Do you remember where you were on Monday 3rd October 2005?
George Best was in intensive care at Cromwell Hospital. Chelsea sat atop the Premier League with eight wins from eight games, with Charlton in second, Bolton in fifth and Wigan in eighth, having spanked Liverpool and sent them them to bed early with no supper the day before courtesy of a crushing 4-1 win at Anfield. Sugababes started the week with at number one with “Push The Button”, which had been composed just the day before on a cheap Casio calculator watch. And Depeche Mode released “Precious”, the first single from their “Playing the Angel” album and the last single, to my mind, that had the trademark Depeche Mode one-finger keyboard riff.
Jump back almost 20 more years and Depeche Mode were on the verge of taking up permanent residence on your radio. For almost the next decade the band were at the peak of their musical powers, unable to refill a simple salt cellar without Smash Hits proclaiming it to be “pervtastic!”and allowing anyone with shares in leather trouser factories to put down payments on ocean-going yachts, private jets and the more affordable moons of Jupiter.
However, the periods following both 1993’s “Songs of Faith and Devotion” and 2005’s “Playing the Angel” were marked by creative lulls and dramatically decreased sales. “Ultra”, released in 1996, sold 592,000 copies in the US compared to 919,000 copies of “Songs…” (whilst the previous album “Violator” shifted over 1.5m copies). In the UK “Playing the Angel” had sold 100,000 units, but follow-ups “Sounds of the Universe” and “Delta Machine” both shifted just 60,000.
More damaging than the sales figures from 2005 onwards was the absence of any tunes or even a single memorable hook. “Wrong”, the lead single from “Sounds of the Universe”, had just the shouted title in lieu of any riff, and frankly the music from both albums sounds like the automated backing loops like the sort that home keyboards in the 1990s were likely.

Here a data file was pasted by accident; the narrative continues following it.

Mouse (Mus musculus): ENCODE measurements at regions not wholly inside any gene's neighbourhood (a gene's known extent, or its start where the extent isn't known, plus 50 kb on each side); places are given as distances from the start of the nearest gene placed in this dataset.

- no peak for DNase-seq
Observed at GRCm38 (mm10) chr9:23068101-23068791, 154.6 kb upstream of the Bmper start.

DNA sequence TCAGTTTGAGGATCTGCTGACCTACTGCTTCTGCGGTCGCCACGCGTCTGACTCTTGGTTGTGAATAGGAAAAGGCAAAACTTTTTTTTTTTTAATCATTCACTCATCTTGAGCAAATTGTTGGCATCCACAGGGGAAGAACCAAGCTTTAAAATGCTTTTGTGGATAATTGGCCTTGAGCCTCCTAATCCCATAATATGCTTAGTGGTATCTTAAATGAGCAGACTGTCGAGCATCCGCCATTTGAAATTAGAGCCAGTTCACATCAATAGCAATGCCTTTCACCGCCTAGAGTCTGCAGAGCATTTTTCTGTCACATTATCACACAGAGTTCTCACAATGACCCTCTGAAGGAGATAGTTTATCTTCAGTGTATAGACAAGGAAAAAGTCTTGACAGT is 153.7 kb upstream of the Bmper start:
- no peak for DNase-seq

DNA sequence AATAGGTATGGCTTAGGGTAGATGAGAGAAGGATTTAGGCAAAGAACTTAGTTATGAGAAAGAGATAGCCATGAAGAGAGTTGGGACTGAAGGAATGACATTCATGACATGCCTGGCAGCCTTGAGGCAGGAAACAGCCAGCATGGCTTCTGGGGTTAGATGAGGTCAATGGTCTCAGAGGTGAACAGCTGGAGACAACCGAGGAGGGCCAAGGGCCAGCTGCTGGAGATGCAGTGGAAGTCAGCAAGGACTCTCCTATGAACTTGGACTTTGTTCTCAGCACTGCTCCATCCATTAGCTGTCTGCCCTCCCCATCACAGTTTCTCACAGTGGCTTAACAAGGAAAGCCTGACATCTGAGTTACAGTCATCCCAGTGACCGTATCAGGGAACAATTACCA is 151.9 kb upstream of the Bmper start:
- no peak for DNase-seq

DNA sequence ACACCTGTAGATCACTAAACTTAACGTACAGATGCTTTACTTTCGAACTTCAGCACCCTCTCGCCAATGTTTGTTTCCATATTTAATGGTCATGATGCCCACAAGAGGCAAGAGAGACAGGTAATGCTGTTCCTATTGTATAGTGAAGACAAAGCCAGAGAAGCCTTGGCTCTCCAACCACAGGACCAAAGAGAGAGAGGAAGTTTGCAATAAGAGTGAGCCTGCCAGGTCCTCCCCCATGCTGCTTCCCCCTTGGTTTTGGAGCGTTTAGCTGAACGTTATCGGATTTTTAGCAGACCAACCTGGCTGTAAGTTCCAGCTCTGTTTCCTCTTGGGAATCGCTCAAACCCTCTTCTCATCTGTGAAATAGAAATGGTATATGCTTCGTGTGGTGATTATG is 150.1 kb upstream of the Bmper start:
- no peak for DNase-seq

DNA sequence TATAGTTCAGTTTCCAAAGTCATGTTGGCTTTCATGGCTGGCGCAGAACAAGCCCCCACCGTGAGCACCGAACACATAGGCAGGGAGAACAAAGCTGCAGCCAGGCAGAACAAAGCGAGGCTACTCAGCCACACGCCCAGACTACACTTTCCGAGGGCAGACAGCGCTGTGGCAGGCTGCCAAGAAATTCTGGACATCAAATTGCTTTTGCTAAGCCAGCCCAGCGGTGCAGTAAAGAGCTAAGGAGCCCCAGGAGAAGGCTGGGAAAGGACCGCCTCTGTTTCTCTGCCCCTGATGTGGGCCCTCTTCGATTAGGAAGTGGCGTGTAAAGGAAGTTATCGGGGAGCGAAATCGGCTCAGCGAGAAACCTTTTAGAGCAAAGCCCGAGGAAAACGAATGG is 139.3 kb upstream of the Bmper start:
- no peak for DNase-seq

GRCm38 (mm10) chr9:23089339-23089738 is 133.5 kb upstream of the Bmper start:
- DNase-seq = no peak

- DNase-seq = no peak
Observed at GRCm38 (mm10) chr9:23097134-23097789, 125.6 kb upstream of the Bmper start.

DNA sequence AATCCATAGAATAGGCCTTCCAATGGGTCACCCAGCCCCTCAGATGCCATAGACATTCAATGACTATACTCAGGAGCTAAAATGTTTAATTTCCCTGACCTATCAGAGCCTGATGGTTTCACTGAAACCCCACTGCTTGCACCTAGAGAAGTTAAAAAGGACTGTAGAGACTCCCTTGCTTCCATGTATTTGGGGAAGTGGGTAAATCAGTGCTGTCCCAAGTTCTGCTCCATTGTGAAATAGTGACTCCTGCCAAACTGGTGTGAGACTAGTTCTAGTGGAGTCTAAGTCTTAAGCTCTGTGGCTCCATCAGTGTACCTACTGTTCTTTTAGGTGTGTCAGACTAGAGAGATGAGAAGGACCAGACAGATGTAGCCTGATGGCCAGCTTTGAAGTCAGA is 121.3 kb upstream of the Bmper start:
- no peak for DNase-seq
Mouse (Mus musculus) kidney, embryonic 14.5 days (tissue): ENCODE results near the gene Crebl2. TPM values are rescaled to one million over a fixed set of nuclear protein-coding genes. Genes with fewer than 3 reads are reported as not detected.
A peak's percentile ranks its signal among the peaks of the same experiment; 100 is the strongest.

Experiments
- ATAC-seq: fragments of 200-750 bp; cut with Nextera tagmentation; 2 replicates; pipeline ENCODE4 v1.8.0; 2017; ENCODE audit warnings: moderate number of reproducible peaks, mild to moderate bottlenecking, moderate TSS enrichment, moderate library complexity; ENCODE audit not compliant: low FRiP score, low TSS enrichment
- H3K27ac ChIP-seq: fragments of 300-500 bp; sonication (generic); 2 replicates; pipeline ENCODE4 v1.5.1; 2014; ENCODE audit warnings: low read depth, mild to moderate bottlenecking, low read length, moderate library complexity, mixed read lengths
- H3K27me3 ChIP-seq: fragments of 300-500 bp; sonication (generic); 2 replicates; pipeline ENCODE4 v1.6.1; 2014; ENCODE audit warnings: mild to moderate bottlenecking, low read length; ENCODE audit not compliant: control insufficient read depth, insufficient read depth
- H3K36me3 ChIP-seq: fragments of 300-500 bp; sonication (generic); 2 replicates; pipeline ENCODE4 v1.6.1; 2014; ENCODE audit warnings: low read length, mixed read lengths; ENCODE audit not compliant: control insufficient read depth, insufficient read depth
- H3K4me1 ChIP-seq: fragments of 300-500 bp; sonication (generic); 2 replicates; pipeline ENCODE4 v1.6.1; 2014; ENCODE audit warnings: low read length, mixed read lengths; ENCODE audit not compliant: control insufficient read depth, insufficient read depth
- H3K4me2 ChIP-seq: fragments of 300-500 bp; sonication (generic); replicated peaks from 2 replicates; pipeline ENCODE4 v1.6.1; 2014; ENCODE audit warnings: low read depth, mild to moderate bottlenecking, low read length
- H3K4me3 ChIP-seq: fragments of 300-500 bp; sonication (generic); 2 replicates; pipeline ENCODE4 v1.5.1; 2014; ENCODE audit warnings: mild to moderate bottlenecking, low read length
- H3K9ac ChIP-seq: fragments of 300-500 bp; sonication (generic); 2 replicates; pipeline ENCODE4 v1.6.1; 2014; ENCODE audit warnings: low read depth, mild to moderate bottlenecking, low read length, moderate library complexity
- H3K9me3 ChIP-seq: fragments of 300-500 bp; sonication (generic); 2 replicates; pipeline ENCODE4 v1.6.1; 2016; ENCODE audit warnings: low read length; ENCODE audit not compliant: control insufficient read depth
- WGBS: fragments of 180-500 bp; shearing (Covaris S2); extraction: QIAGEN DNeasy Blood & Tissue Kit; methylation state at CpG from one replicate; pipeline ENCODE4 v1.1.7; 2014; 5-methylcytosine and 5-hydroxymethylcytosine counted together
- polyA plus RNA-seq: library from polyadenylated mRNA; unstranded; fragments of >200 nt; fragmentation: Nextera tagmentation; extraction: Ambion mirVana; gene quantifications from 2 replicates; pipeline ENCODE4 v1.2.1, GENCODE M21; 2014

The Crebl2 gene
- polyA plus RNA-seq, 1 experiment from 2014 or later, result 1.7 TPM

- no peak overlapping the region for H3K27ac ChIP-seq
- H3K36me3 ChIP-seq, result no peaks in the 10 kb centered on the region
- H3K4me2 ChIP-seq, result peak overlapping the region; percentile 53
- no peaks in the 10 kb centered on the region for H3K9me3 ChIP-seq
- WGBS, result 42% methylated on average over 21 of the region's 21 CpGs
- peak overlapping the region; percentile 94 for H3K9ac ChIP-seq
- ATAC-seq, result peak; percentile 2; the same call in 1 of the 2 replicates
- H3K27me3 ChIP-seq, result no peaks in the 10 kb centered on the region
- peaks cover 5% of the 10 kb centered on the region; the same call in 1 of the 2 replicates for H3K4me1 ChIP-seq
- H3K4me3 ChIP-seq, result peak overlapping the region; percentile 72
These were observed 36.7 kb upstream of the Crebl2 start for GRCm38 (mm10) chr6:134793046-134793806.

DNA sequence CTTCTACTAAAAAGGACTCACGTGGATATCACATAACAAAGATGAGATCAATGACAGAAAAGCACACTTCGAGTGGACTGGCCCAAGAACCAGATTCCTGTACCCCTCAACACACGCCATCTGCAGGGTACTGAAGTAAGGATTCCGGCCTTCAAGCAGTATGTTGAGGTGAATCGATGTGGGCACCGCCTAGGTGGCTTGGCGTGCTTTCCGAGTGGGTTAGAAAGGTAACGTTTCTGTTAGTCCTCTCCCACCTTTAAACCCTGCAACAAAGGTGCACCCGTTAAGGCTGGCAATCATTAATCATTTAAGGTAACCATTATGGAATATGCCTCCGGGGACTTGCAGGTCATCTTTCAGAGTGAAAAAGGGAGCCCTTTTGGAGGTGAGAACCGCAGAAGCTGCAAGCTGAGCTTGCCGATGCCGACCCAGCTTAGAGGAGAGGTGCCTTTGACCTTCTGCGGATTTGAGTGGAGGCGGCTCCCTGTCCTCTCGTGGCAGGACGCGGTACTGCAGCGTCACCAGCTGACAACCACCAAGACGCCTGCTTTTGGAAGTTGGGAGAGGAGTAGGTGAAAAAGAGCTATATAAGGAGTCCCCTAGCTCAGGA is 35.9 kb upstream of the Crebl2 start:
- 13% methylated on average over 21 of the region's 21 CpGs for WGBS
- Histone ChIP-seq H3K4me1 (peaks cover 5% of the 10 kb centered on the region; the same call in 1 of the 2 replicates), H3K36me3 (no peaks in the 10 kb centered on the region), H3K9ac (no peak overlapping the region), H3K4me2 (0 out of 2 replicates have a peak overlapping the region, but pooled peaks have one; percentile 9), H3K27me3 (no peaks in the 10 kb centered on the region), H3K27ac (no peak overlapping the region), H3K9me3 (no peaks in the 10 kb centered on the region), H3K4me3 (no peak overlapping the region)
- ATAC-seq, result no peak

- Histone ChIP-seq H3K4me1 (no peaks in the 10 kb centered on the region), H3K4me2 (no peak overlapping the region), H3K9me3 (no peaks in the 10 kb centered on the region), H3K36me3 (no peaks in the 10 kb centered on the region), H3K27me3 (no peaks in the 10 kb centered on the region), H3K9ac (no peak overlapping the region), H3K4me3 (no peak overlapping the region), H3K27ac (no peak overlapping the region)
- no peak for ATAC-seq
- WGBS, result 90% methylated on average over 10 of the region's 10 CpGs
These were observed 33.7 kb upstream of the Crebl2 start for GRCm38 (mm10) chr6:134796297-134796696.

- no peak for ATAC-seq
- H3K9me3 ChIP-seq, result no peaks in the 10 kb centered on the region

Whilst the energetic performances of Delta Machine’s less execrable tracks on the “Live in Berlin” film and double album redeemed them somewhat, there’s nothing that even comes close to the riffs (on either keyboard or guitar) that made “Just Can’t Get Enough”, “A Question of Time”, “Personal Jesus” or “Enjoy The Silence” burrow along your ear canal and lay their infectious musical eggs in your brain.
But with this week’s release of fourteenth studio album “Spirit”, there’s cause to be cautiously optimistic. Whilst lead single “Where’s The Revolution” could – cynically – be viewed as a lazy post-Brexit, post-Trump rabble rouser, there are enough tracks on “Spirit” to suggest that actual anger now courses more freely through their veins again and that translates well into song. The stand-out piece is “So Much Love”, which if not exactly a return to the pervtastic “Black Celebration” heyday would certainly not sound out of place on “Songs of Faith and Devotion”.
To celebrate the launch of “Spirit” the band played an 11-song set in Berlin, blending old tracks alongside new. What does become noticeable in this set is how many of the new tracks sound just a little bit like old tracks; a guitar riff here, a sleazy bassline there. I’m already looking forward to the gig at the London Stadium this summer.